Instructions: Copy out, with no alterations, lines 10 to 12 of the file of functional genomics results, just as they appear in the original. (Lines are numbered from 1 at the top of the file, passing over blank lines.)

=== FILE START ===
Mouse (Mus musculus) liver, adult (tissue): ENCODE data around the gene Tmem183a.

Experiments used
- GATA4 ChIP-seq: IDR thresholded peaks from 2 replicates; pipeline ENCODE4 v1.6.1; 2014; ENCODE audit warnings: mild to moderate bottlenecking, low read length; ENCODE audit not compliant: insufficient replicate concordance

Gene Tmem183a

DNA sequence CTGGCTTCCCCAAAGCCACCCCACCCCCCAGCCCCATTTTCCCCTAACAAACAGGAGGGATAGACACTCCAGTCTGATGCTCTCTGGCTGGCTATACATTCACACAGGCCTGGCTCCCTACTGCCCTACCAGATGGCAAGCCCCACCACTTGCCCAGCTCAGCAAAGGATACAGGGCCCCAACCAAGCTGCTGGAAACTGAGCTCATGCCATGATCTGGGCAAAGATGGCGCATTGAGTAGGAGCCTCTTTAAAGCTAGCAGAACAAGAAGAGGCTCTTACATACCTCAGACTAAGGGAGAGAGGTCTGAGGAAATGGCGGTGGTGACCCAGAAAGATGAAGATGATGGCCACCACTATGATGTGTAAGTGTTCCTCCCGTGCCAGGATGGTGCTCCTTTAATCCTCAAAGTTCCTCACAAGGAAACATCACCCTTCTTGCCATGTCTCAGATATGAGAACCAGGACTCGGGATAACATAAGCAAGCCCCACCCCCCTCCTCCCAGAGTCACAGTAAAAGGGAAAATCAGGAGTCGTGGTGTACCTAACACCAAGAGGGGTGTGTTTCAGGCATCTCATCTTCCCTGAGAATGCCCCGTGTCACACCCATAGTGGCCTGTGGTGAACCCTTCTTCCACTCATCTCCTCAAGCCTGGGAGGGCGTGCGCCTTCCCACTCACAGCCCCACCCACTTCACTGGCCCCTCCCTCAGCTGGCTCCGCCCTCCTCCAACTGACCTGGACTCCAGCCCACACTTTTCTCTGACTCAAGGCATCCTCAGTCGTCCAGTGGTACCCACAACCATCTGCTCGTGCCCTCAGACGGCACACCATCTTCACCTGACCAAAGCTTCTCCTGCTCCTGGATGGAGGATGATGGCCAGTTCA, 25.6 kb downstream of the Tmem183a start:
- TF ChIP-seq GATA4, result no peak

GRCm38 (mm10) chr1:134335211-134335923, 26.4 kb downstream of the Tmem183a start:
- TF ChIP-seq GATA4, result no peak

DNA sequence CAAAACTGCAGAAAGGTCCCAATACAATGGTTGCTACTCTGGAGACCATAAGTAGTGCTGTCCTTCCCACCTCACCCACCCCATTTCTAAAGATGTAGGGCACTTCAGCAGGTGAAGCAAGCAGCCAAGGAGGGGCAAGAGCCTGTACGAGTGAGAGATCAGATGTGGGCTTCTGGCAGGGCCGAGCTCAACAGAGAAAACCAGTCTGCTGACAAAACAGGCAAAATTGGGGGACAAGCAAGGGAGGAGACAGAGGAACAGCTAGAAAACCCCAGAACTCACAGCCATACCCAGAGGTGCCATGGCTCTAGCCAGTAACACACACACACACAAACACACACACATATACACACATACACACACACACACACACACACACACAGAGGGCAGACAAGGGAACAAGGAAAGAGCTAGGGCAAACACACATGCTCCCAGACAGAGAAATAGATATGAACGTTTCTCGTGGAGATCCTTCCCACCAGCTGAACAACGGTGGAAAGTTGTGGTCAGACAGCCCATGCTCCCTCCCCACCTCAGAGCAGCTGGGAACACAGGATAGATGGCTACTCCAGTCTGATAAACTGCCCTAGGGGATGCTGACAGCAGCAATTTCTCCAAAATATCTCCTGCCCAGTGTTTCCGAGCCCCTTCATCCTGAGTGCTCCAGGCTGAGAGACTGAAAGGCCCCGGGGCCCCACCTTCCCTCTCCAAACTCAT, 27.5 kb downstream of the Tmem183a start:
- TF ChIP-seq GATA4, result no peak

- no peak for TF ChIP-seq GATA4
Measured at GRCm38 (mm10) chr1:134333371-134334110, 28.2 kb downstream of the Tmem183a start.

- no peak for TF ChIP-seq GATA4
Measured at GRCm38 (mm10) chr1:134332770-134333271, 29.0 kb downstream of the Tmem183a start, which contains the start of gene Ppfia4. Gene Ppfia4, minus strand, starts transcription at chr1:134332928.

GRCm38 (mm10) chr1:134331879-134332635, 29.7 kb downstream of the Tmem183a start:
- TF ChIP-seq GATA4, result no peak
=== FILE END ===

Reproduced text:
- TF ChIP-seq GATA4, result no peak

- no peak for TF ChIP-seq GATA4
Measured at GRCm38 (mm10) chr1:134333371-134334110, 28.2 kb downstream of the Tmem183a start.